Each of these philosophers tries to explain the existence of life and God, and while there are differences in some of their approaches they basically build these ideas on a rational concept and use levels built on mathematical and sceintific rations to explain their ideas. Because of this the philosophy of Descartes, Spinoza and Leibniz would coincide more with the ideas of Baroque to the North than the emotional ideas of Italian and Spanish Baroque in the South. This building of ideas on levels will relate greatly to Baroque art as we will see in works of St. Peters, and Versailles as well as other Baroque architecture and some other works of art which uses many levels and different aspects working together sometimes in concert with each other and other times unknown to each other but in harmony to create a gesampkunstwerk. The best example of this would be Versailles built during the reign of Louis XIV. Louis’s idea was to create a gesampkunstwerk which would talk to the greatness of France. The various artists, architects and designers would work together and sometimes separate adding their own part to the total work of the structure. At times they would work together at other times they would, depending on their role work on a section all to their own, but the whole time working to bring the piece together as a complete work of life and art.
We can relate the ideas of Descartes to beauty in the eye of the beholder in Baroque art by examining it in the same way that we examine our understanding of self. It is not as simple as stating that I think something is beautiful and therefore it is we have to look at our understanding of what beauty means to us. The lesson on Descartes refers to the idea of looking at wax. We cannot rely on our senses to understand what wax is, because of its ability to change based on circumstances, therefore we have to depend on our intellect to understand the properties and how they may change. Only by doing so can we grasp the concept of wax. Being that our intellect and understanding of things varies from person to person, so does our understanding of beauty. While we can see many examples of this in Baroque art probably the best examples would be Holland. During the Baroque Dutch period we see the introduction of the art market. While many artists could submit their works for sale on the market only those that found favor in the viewers would be able to make a living off their work. We see a good example of this in Rembrandt’s work as it would sell well not just in commissions but also in the market allowing him to have a good income for a while, this would later change as the taste for art would move to a more classical appeal and Rembrandt would not sell so much to the market later in his life (www.theotherside.co.uk).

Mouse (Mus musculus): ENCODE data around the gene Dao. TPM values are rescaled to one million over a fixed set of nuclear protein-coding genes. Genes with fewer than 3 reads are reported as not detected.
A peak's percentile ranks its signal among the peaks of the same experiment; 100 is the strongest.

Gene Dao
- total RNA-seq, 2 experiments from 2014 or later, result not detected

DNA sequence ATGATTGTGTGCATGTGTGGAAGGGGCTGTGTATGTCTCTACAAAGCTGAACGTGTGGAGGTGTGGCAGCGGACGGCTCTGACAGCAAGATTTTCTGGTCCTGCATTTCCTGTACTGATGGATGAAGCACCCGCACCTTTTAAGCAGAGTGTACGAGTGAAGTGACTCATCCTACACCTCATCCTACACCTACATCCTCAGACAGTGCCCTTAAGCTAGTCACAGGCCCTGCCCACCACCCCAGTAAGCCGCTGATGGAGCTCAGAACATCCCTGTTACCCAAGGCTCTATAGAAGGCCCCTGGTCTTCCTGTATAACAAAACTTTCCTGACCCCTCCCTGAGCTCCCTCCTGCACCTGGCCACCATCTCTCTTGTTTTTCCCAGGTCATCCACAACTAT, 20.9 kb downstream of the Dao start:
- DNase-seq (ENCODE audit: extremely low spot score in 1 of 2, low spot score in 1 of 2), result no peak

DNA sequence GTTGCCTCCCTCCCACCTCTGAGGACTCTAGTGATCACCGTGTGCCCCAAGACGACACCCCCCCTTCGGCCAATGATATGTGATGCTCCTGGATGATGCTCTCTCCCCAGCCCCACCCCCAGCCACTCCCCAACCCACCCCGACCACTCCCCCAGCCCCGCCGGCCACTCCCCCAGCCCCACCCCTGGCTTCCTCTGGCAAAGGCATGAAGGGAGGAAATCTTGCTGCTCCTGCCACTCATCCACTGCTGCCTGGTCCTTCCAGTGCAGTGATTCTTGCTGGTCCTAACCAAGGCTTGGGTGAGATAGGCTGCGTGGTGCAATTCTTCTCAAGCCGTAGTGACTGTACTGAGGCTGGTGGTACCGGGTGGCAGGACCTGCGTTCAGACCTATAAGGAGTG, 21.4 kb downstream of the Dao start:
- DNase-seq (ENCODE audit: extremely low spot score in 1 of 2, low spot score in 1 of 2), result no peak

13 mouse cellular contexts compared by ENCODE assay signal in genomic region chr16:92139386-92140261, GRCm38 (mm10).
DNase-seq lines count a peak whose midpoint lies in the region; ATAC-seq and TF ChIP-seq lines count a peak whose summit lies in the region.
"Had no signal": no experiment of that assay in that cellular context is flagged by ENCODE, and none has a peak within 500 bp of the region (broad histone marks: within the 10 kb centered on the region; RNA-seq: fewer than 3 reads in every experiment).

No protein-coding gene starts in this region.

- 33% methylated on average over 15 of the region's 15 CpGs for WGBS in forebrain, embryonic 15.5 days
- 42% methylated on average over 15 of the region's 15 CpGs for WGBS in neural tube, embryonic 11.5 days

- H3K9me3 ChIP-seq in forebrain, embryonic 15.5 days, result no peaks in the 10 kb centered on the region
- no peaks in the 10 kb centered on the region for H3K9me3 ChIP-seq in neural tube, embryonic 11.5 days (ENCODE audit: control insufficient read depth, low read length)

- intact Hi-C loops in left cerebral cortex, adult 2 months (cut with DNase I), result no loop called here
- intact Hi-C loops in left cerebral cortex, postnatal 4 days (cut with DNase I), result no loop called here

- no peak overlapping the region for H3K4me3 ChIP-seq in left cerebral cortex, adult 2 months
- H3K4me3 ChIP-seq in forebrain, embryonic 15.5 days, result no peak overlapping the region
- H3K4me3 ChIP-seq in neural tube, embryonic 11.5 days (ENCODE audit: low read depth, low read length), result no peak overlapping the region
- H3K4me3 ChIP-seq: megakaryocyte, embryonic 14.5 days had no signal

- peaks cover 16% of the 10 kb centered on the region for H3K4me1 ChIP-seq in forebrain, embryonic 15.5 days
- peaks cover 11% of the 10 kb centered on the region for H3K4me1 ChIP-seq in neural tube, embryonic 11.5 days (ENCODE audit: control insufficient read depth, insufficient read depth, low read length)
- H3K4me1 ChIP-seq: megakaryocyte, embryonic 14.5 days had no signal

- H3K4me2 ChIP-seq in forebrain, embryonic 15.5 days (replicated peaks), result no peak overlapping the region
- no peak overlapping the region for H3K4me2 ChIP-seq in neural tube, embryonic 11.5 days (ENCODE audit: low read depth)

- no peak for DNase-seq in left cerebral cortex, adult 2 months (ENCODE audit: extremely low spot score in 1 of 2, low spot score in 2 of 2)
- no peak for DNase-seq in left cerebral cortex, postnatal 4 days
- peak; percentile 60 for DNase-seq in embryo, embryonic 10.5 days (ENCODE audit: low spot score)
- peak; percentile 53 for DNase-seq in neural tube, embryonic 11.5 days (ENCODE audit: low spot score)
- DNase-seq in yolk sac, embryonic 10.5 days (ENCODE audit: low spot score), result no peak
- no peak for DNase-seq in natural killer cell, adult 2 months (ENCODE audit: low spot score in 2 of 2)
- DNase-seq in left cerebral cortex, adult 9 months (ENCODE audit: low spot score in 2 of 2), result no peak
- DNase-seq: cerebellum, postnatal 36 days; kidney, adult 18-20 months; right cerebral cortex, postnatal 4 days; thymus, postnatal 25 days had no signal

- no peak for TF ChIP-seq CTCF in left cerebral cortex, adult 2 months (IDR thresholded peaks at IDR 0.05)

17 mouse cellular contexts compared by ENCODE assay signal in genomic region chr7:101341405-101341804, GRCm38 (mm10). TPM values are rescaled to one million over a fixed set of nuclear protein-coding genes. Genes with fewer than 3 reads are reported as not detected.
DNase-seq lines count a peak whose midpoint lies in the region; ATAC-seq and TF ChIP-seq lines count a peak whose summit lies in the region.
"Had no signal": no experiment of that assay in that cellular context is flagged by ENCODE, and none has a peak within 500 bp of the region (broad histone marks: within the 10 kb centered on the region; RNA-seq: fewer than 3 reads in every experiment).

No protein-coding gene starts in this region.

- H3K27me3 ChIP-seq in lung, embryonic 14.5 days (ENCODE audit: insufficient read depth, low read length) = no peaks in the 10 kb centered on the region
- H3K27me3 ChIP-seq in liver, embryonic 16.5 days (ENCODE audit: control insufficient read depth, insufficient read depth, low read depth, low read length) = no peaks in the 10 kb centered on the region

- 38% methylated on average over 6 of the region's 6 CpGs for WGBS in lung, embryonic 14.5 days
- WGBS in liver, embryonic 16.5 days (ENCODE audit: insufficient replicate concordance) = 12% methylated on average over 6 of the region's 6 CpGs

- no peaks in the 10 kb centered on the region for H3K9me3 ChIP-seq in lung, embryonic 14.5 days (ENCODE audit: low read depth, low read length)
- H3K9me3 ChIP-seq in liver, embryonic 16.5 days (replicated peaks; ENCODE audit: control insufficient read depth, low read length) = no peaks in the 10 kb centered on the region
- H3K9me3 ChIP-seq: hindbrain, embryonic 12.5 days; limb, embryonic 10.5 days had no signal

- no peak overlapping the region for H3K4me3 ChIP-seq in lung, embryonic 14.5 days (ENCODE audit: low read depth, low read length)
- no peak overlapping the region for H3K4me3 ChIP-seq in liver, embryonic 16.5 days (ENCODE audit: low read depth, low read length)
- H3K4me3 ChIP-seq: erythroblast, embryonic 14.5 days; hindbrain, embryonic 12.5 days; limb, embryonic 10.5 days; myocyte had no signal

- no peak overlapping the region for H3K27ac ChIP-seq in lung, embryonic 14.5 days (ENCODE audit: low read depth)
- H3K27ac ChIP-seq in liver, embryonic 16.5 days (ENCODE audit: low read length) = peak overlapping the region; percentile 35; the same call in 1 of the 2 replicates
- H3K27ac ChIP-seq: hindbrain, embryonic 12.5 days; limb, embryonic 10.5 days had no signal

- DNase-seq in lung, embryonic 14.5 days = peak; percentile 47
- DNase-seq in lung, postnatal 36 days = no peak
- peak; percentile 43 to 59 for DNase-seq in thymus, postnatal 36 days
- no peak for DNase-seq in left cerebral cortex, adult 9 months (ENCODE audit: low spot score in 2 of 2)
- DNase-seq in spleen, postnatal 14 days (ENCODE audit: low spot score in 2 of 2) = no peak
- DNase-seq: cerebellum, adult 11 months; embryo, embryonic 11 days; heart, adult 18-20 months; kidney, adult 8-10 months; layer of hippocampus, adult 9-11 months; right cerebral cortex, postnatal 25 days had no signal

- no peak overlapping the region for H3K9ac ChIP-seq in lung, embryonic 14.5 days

Like Descartes the concepts of Leibniz and Spinoza are not restricted to the creation of art, but also refer to the idea of the forces behind art during the seventeenth and eighteenth century. While art is often visual during the Baroque period there were many forces driving the arts and artists, it was at times the counter reform, the political leaders and governments, the market or the education of the artists themselves. These are forces that the viewer is not always able to see but is there moving and controlling the art. Though we can find similarities in the philosophies and Baroque art of the period there are also differences.
Just as we find some of the differences in the philosophies we also find some of these differences in the idea of Baroque art as well. As each of the philosophers try to examin the idea of existence or God in their own way so does Baroque art examin the differences in its existence and the various beliefs in God through its works. We can see examples of this in the very strong religious themes and noble works of artists like Velazquez and Bernini to the more subtle approaches to religion in art by artists like Vermeer. (Shiner, 57-129)
We can see that while there are differences and similarities of the philosophies of Descartes, Spinoza and Leibniz during the Baroque period that their concepts and logic go with the art of the time. While Baroque art was an overall idea of art during the seventeenth and eighteenth century it varied much like the philosophy of the time in that there was no total agreement in what constituted existence or even art for that matter.
Shiner, Larry. The Invention of Art: A Cultural History. University Of Chicago Press, 2003. 57-129. Print.
Bazin, Germain. Baroque and Rococo. London: Thames and Hudson, 1998. Print.
Invicta Media, . “17th century Dutch & Flemish Art and regional art galleries.” (2000): n. pag. Web. 6 Mar 2011. .
Janson, Jonathan. “essential vermeer .” Brief Overview of the Dutch Art Market in the 17th century (2001): n. pag. Web. 10 Mar 2011. .
“Baroque Art.” Definition, History, Architecture, 17th Century Painting & Sculpture.. ENCYCLOPEDIA OF IRISH AND WORLD ART, Web. .